Travels with George: Bhutan Fall 2013

Black-necked Cranes at dawn at their roost in Phobjika Valley, Bhutan, November 20, 2013.

By Dr. George Archibald, ICF Co-founder & Senior Conservationist

A Glimpse of the Black-necked Cranes in Bhutan

Since late October, the numbers of Black-necked Cranes in the Phobjika Valley, Bhutan have increased as more birds made their migration over the Himalayas.  By November 11, the date of the Fourth King’s Birthday and of the Crane Festival within the courtyard of the Gangtey  Gompa (16th century Buddhist temple), there were 262 (right, detail of the crane dance performed at the festival). When I returned on November 19, there were about 350, about 10 percent of which were juveniles, an indication that all is well on the breeding grounds in Tibet. More cranes are expected. Last winter the highest count in the valley was 368. This winter we hope the number exceeds 400!

Late in the afternoon of November 18, Jigme Tshering, an employee of the Royal Society for the Protection of Nature (RSPN) and the Field Coordinator of RSPN’s crane research and conservation programs, and his assistant, Santa, and I constructed a tiny hide from five stakes and five odd shapes of plywood scraps at the base of the grassy hill that bordered the nighttime roosting area of the cranes. In front of the blind were two shallow ponds – one natural and the other made by Jigme and his colleagues to provide more open water in which the cranes might stand through the night.

A few years ago infrared camera traps provided that leopards killed cranes at the roost, presumably because the natural pond could not accommodate all of the birds. Those standing on drier areas beside the pond were apparently more susceptible to predators that could sneak across dry ground much easier than across water.  To provide more safe roosting areas, in summer while the cranes were breeding in Tibet north of the mountains, the Bhutanese unearthed a layer of soil from the marsh and used the pile lings to create a dike to hold water in the excavated area.  It worked. In subsequent winters the loss of birds to predators was greatly reduced.

With just one early morning available for me to experience cranes at Phobjika, we hoped that by entering the hide before the first light of dawn, we would be able to study and photograph the cranes at close range.

After the hide was standing, I climbed a nearby hill, and from behind a pile of rocks, watched the cranes until dark. In late afternoon I could see three major flocks of cranes numbering about 100, 80 and  60 respectively in three different areas of the valley floor. Adult-plumaged cranes in contrasting black and white far outnumbered a few juveniles with lighter necks and darker bodies in the flocks.  In addition, I counted about a dozen families of cranes (pairs with one or two juveniles) widely scattered around the valley.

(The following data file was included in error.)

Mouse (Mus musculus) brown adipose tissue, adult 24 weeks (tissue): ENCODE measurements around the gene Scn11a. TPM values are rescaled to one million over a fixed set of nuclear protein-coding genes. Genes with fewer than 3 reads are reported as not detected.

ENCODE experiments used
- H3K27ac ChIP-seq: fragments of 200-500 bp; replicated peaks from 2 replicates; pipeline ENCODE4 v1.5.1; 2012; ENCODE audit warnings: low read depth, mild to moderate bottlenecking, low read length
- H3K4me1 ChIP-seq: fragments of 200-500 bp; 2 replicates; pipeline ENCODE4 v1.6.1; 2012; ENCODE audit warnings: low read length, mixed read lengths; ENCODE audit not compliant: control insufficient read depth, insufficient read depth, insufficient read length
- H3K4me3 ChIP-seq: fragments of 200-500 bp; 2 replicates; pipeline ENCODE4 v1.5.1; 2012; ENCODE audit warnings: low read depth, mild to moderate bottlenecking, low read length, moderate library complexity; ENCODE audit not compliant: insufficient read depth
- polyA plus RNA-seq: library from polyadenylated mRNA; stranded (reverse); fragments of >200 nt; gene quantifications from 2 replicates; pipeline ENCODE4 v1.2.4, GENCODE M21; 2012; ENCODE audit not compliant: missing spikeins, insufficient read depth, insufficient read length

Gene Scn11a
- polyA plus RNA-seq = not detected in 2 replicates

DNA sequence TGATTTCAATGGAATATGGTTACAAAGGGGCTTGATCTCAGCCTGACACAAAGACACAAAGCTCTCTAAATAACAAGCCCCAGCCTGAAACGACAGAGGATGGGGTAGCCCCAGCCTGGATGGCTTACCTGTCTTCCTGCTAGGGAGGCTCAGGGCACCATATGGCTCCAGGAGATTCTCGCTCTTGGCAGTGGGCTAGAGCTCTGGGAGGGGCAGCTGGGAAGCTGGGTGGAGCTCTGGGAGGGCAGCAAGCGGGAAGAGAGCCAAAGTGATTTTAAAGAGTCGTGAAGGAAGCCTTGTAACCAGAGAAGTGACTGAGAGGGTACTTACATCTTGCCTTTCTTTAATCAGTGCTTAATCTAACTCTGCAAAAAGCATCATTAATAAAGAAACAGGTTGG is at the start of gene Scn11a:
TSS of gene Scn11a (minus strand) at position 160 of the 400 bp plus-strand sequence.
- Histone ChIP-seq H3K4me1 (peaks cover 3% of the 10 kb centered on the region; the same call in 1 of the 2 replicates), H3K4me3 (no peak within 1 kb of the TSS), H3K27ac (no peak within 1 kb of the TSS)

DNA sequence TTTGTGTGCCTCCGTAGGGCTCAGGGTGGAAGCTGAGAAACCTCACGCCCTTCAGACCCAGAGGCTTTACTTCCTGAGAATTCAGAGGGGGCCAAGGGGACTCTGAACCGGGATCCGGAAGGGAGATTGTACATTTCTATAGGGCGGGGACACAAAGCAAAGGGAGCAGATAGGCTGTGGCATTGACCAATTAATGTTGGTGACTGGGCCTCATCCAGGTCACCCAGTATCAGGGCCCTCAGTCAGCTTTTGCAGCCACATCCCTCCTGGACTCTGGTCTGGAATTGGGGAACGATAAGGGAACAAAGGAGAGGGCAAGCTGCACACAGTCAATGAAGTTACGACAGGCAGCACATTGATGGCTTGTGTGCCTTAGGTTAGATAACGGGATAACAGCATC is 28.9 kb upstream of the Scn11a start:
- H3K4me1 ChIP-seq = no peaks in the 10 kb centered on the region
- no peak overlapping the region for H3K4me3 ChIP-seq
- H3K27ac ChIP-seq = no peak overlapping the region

Long after the western hills blocked direct sunlight from the valley floor but just before total darkness, first the families and then the flocks landed near the two ponds.  The arrivals were followed by bouts of loud duets of mated pairs, the unison call,  as dominance hierarchies were established and the cranes arranged themselves within the confines of the roost.  We  wondered if the more dominant pairs might secure more central and perhaps safer shallows. When we returned to our roost in a cozy hotel on the opposite side of the valley, unison calls continued to lift from the valley floor.  But later in the light of a full moon, there was silence. Cranes rested.

Excited by the thought of being close to the cranes at dawn, I awakened at 2:00 a.m.  Jigme did the same an hour later. At 4:00 a.m. we departed to the blind. From the edge of the forest on the hill behind the roost, in the moonlight we began our descent to the blind that stood near the roost. With Jigme close behind me, in tiny shuffling steps we slowly moved as one down the hill toward the blind, concerned at the cranes might detect us. In the moonlight, perhaps we looked like a bush and because our progress was so slow, the cranes remained silent.

From 5:00 a.m. to 7:00 a.m. I was on my knees behind a small camera perched on my tripod, with Jigme sitting beside me on an upturned plastic bucket.  We covered ourselves with a brown blanket loaned from the hotel, so the cranes could not detect movement within the hide. A dark streak of the frost-covered marsh eventually revealed a flock of resting cranes.

It was not until the valley was illuminated to some extent by dawn that cranes started to depart. The pairs with juveniles were first, each flying in a path leading to their daytime feeding territories.  Flocks of cranes without chicks were the last.  All had departed before we stood up and stretched. We both had a degree of hypothermia, so we welcomed a vigorous walk back up the hill and on to our breakfast (above, cranes in the shadows as the dawn lights the forested hillside of Phobjika Valley).